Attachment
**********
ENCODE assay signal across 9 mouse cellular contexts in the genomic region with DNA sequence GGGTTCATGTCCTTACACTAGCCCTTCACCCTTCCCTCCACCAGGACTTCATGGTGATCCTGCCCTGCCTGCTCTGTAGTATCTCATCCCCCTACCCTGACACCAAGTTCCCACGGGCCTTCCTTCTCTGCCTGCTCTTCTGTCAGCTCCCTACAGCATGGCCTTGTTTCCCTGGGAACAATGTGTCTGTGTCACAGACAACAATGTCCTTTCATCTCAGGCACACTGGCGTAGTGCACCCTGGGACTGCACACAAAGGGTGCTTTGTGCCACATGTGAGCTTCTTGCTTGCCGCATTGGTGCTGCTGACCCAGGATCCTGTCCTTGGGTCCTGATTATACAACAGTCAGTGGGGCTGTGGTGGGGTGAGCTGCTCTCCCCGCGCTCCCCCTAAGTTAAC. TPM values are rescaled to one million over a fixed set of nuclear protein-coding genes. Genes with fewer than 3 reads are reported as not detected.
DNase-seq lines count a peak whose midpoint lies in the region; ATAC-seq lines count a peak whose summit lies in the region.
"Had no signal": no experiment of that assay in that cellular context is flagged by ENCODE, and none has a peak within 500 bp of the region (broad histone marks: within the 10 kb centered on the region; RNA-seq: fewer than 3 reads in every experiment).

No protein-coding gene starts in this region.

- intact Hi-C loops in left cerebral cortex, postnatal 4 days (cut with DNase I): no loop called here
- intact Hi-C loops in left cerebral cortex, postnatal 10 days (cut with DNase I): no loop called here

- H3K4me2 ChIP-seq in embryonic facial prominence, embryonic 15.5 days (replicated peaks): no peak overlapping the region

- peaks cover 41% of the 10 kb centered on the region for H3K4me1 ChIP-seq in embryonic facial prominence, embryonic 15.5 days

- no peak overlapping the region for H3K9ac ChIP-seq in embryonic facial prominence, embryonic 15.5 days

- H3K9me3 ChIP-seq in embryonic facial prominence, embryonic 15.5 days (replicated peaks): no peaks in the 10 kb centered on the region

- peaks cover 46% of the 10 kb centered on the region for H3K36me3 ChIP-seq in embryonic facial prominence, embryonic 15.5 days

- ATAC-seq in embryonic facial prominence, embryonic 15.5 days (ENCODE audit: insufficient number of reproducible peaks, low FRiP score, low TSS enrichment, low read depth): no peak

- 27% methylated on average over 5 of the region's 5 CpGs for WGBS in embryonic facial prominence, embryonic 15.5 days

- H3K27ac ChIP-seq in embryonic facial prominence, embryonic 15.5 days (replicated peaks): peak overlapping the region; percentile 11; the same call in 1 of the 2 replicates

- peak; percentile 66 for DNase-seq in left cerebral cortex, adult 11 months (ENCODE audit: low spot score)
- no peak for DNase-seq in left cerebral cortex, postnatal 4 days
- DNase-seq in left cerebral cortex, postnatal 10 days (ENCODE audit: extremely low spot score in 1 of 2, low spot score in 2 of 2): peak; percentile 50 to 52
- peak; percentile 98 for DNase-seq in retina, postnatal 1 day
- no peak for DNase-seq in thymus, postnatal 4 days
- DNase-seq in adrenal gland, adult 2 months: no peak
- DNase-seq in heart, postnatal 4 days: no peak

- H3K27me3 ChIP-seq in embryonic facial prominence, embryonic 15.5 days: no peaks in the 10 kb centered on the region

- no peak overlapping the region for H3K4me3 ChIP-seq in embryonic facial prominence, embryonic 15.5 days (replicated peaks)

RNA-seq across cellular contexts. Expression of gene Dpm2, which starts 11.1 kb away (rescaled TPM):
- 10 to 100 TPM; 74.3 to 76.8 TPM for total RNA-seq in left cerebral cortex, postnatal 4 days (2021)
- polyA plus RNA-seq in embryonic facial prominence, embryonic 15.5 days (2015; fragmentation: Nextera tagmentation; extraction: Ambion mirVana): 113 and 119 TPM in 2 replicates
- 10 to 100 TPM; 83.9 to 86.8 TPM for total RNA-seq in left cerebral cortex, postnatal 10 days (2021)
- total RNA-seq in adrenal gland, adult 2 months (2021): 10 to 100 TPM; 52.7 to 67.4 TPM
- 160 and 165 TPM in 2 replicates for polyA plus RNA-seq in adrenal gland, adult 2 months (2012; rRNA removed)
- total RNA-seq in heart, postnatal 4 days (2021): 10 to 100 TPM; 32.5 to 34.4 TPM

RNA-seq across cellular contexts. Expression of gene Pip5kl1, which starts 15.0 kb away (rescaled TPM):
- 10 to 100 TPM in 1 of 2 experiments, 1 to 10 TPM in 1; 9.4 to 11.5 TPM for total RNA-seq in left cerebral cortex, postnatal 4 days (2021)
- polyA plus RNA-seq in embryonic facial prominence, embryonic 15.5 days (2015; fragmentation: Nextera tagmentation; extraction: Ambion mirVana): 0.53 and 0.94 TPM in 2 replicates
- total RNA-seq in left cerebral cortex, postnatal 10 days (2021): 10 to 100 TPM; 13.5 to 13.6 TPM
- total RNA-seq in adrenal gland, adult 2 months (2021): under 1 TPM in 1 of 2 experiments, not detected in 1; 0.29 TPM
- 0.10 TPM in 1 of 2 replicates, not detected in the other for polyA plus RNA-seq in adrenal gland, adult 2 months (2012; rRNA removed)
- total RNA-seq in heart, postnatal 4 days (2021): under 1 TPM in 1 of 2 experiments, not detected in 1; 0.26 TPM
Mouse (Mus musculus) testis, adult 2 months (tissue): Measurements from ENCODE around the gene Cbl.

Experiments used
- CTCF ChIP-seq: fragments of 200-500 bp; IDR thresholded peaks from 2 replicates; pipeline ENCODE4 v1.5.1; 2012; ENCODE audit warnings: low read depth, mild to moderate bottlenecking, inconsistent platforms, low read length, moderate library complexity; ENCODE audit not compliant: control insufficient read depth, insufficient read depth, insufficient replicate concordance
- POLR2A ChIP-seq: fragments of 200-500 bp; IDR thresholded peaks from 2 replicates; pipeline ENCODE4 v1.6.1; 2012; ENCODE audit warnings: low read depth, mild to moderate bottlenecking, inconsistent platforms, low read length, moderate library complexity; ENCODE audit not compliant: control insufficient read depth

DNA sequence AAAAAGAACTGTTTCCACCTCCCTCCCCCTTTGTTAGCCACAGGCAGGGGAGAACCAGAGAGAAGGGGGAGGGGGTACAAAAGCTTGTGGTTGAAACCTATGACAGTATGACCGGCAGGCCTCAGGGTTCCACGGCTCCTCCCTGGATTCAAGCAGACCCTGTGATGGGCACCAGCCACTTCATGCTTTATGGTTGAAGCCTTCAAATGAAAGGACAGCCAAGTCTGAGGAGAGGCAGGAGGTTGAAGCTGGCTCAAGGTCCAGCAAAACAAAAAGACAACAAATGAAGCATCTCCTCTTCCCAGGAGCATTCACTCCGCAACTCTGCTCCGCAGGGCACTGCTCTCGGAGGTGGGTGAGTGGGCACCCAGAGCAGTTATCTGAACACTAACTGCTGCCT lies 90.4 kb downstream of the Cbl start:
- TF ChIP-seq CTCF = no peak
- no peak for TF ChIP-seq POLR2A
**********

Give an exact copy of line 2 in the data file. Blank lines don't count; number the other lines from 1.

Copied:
DNase-seq lines count a peak whose midpoint lies in the region; ATAC-seq lines count a peak whose summit lies in the region.